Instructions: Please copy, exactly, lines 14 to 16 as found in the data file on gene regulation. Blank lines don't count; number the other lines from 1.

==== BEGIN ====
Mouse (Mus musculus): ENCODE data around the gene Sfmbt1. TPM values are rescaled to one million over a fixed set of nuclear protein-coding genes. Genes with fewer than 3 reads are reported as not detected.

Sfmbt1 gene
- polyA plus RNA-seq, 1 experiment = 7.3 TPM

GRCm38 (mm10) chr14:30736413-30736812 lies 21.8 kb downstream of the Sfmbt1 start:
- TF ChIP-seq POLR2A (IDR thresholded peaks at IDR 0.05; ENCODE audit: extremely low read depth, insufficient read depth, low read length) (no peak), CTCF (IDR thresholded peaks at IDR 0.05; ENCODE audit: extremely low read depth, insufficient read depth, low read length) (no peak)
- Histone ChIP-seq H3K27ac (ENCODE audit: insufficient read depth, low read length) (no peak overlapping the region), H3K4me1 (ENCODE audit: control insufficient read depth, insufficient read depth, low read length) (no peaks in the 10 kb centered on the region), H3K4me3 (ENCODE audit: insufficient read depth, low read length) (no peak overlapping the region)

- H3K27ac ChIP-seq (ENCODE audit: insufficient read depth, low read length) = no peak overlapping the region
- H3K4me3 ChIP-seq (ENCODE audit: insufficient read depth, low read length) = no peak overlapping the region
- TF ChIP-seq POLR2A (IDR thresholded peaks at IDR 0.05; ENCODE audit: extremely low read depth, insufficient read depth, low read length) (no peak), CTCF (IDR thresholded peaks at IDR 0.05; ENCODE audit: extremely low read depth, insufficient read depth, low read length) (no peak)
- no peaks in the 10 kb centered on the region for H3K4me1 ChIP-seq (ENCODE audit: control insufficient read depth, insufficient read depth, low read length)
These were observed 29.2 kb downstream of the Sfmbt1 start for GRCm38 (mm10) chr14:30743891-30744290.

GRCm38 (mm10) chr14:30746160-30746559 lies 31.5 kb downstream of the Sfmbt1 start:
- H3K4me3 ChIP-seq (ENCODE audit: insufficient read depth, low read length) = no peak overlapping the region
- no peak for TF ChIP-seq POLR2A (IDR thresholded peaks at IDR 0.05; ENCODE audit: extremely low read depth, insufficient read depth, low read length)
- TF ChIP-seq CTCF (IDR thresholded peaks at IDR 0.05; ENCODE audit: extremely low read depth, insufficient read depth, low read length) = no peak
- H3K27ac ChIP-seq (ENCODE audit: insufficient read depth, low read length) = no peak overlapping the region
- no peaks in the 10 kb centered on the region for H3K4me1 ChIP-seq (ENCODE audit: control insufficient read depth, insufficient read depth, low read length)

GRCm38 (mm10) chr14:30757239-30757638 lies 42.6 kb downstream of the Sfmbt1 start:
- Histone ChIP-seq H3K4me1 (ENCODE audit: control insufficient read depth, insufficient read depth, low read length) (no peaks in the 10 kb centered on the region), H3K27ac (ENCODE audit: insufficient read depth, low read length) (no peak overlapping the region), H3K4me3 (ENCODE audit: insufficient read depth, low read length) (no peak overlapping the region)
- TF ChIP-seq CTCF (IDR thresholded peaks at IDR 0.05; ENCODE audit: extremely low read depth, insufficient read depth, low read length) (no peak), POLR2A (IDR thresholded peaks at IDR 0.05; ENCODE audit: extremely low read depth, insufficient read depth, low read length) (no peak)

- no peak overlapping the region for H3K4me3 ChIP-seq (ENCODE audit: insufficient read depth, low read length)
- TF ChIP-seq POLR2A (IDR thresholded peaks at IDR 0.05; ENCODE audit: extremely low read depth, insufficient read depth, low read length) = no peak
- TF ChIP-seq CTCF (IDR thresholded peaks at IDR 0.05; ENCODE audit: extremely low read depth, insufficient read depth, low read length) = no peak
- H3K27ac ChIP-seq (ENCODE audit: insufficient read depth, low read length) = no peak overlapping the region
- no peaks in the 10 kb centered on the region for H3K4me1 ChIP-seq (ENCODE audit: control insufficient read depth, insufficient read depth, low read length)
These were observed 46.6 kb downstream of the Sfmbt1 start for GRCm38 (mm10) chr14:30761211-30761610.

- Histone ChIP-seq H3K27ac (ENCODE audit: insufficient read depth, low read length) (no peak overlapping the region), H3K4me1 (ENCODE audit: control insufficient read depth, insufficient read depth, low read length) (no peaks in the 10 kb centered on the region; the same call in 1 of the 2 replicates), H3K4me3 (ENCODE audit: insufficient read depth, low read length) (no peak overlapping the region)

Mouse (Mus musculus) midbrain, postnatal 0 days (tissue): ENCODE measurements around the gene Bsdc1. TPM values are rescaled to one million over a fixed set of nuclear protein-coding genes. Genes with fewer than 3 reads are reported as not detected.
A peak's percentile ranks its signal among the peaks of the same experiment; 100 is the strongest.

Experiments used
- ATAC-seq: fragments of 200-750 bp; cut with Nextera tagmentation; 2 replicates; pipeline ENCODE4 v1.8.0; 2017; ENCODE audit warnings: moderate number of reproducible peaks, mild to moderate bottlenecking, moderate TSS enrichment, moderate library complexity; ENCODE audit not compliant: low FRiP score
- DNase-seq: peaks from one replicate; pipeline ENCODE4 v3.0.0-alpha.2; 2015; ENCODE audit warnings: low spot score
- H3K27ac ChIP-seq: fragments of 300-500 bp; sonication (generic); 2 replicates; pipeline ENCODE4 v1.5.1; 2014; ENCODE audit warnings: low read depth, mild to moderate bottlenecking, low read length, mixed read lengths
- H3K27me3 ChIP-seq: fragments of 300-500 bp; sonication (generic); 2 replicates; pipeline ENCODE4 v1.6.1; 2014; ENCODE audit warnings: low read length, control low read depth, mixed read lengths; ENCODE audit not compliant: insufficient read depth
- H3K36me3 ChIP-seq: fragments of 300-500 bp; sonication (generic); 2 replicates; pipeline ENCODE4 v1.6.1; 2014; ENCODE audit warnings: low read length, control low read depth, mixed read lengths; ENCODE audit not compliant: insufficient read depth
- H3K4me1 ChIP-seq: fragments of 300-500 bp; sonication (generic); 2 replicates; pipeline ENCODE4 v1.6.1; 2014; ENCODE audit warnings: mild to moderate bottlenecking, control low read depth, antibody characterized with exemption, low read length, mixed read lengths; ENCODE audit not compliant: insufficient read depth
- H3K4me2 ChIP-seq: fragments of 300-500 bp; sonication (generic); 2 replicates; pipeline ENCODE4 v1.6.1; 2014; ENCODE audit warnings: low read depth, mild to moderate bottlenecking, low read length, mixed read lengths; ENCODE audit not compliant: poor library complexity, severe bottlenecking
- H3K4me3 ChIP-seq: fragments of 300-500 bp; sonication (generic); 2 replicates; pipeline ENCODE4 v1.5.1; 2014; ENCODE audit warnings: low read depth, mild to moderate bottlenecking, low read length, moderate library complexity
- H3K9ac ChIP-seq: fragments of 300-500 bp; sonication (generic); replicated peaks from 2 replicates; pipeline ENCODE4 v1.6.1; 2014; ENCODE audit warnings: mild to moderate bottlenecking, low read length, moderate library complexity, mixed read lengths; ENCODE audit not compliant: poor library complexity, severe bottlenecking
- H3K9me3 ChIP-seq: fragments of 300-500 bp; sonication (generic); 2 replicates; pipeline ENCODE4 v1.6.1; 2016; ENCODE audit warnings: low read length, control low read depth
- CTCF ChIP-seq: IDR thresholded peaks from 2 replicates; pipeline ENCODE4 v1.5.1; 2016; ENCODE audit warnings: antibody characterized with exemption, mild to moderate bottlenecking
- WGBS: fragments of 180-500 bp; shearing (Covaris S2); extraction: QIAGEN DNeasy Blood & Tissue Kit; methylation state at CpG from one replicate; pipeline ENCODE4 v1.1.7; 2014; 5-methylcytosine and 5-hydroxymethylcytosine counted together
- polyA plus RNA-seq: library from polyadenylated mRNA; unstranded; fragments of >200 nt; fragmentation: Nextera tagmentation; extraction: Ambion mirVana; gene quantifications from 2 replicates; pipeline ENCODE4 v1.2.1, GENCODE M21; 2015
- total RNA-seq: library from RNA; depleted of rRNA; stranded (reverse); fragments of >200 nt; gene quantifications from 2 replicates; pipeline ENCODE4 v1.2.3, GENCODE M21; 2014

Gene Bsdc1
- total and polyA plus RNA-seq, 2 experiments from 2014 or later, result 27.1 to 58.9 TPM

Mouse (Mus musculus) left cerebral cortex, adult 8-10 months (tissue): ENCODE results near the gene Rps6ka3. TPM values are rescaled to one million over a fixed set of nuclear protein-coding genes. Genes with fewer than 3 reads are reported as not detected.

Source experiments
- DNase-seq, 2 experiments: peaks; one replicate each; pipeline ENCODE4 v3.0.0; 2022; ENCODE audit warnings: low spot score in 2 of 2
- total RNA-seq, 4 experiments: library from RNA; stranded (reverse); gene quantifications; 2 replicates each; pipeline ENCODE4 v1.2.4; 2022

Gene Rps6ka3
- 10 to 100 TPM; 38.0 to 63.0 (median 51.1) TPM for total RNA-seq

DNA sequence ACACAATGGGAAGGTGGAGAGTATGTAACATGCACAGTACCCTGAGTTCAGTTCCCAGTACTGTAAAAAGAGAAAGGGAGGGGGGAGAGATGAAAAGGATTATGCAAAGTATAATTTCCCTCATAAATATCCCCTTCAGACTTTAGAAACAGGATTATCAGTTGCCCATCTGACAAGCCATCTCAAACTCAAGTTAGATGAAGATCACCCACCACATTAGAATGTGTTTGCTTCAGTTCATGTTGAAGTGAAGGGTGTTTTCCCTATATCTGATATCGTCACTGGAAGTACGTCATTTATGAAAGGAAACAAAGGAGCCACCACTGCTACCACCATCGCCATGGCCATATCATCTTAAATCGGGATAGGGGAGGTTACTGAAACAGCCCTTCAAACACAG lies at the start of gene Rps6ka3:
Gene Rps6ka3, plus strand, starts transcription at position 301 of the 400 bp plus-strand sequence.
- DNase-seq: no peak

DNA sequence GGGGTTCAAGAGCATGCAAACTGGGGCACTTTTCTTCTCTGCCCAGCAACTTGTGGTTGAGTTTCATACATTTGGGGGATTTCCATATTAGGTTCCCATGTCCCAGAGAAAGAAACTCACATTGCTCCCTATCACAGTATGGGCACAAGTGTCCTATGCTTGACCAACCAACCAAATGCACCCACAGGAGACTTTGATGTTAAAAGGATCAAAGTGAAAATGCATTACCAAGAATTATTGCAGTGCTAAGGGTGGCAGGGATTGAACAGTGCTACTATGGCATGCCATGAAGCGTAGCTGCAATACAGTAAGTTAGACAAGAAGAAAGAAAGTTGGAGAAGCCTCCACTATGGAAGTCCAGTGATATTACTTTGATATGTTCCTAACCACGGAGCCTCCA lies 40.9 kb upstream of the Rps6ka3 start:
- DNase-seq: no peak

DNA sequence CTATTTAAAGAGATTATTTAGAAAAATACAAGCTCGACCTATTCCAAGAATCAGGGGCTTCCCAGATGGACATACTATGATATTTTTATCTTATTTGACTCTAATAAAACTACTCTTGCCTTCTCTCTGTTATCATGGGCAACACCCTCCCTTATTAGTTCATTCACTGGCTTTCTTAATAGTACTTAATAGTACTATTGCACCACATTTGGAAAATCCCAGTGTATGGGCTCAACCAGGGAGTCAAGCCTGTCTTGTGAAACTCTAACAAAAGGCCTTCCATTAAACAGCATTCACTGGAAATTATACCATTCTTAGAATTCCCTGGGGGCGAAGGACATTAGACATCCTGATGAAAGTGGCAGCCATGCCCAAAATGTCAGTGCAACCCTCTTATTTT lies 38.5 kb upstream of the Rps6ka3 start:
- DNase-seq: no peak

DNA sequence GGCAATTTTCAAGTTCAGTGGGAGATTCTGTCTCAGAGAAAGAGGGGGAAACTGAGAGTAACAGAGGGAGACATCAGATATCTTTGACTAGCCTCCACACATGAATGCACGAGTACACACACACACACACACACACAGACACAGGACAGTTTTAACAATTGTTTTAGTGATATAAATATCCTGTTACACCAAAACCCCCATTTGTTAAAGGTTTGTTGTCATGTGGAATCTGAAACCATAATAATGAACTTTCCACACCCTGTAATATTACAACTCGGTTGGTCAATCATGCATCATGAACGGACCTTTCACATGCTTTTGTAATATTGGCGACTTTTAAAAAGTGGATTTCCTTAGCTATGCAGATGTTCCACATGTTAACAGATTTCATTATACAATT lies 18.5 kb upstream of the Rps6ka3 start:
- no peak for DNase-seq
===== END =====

- no peak for TF ChIP-seq POLR2A (IDR thresholded peaks at IDR 0.05; ENCODE audit: extremely low read depth, insufficient read depth, low read length)
- TF ChIP-seq CTCF (IDR thresholded peaks at IDR 0.05; ENCODE audit: extremely low read depth, insufficient read depth, low read length) = no peak
- H3K27ac ChIP-seq (ENCODE audit: insufficient read depth, low read length) = no peak overlapping the region